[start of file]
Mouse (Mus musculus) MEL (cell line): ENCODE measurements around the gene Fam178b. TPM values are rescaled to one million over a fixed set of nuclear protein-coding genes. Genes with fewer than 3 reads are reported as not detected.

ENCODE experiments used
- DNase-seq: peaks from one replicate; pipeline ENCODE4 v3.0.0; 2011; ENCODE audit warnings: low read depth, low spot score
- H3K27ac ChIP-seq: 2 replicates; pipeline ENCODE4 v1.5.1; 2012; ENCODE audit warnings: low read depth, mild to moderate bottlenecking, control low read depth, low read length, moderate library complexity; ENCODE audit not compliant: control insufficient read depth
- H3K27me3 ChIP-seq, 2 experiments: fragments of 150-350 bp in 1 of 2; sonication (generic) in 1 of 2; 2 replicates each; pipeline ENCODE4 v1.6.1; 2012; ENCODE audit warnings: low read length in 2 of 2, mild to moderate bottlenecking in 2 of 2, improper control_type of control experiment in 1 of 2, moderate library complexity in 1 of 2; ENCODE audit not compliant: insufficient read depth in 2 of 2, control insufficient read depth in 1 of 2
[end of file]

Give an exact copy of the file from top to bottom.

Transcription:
Mouse (Mus musculus) MEL (cell line): ENCODE measurements around the gene Fam178b. TPM values are rescaled to one million over a fixed set of nuclear protein-coding genes. Genes with fewer than 3 reads are reported as not detected.

ENCODE experiments used
- DNase-seq: peaks from one replicate; pipeline ENCODE4 v3.0.0; 2011; ENCODE audit warnings: low read depth, low spot score
- H3K27ac ChIP-seq: 2 replicates; pipeline ENCODE4 v1.5.1; 2012; ENCODE audit warnings: low read depth, mild to moderate bottlenecking, control low read depth, low read length, moderate library complexity; ENCODE audit not compliant: control insufficient read depth
- H3K27me3 ChIP-seq, 2 experiments: fragments of 150-350 bp in 1 of 2; sonication (generic) in 1 of 2; 2 replicates each; pipeline ENCODE4 v1.6.1; 2012; ENCODE audit warnings: low read length in 2 of 2, mild to moderate bottlenecking in 2 of 2, improper control_type of control experiment in 1 of 2, moderate library complexity in 1 of 2; ENCODE audit not compliant: insufficient read depth in 2 of 2, control insufficient read depth in 1 of 2